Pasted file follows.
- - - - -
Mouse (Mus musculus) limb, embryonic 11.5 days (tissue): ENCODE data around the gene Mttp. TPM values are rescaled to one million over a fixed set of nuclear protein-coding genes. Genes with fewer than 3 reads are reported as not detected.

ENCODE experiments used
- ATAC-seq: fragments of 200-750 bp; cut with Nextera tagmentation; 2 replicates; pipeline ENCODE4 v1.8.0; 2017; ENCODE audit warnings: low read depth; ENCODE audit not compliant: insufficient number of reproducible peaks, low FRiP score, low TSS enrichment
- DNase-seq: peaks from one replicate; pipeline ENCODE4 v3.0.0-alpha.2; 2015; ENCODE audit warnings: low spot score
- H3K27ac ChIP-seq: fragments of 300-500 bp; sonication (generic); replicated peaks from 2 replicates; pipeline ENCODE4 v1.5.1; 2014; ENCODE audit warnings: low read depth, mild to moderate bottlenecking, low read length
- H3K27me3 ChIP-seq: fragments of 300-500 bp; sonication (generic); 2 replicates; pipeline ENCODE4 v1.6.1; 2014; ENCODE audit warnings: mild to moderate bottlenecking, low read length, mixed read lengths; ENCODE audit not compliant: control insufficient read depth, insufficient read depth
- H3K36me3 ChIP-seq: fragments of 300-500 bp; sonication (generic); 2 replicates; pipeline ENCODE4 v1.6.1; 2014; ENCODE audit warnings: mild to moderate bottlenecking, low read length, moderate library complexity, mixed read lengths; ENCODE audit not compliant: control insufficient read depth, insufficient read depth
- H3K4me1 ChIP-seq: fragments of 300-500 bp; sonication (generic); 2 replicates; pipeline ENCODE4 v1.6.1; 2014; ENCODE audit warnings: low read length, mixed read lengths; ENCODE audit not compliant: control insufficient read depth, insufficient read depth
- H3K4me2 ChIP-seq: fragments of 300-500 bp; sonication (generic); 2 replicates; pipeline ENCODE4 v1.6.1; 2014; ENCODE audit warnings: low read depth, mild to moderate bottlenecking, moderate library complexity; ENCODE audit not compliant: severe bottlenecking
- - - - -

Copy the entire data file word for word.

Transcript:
Mouse (Mus musculus) limb, embryonic 11.5 days (tissue): ENCODE data around the gene Mttp. TPM values are rescaled to one million over a fixed set of nuclear protein-coding genes. Genes with fewer than 3 reads are reported as not detected.

ENCODE experiments used
- ATAC-seq: fragments of 200-750 bp; cut with Nextera tagmentation; 2 replicates; pipeline ENCODE4 v1.8.0; 2017; ENCODE audit warnings: low read depth; ENCODE audit not compliant: insufficient number of reproducible peaks, low FRiP score, low TSS enrichment
- DNase-seq: peaks from one replicate; pipeline ENCODE4 v3.0.0-alpha.2; 2015; ENCODE audit warnings: low spot score
- H3K27ac ChIP-seq: fragments of 300-500 bp; sonication (generic); replicated peaks from 2 replicates; pipeline ENCODE4 v1.5.1; 2014; ENCODE audit warnings: low read depth, mild to moderate bottlenecking, low read length
- H3K27me3 ChIP-seq: fragments of 300-500 bp; sonication (generic); 2 replicates; pipeline ENCODE4 v1.6.1; 2014; ENCODE audit warnings: mild to moderate bottlenecking, low read length, mixed read lengths; ENCODE audit not compliant: control insufficient read depth, insufficient read depth
- H3K36me3 ChIP-seq: fragments of 300-500 bp; sonication (generic); 2 replicates; pipeline ENCODE4 v1.6.1; 2014; ENCODE audit warnings: mild to moderate bottlenecking, low read length, moderate library complexity, mixed read lengths; ENCODE audit not compliant: control insufficient read depth, insufficient read depth
- H3K4me1 ChIP-seq: fragments of 300-500 bp; sonication (generic); 2 replicates; pipeline ENCODE4 v1.6.1; 2014; ENCODE audit warnings: low read length, mixed read lengths; ENCODE audit not compliant: control insufficient read depth, insufficient read depth
- H3K4me2 ChIP-seq: fragments of 300-500 bp; sonication (generic); 2 replicates; pipeline ENCODE4 v1.6.1; 2014; ENCODE audit warnings: low read depth, mild to moderate bottlenecking, moderate library complexity; ENCODE audit not compliant: severe bottlenecking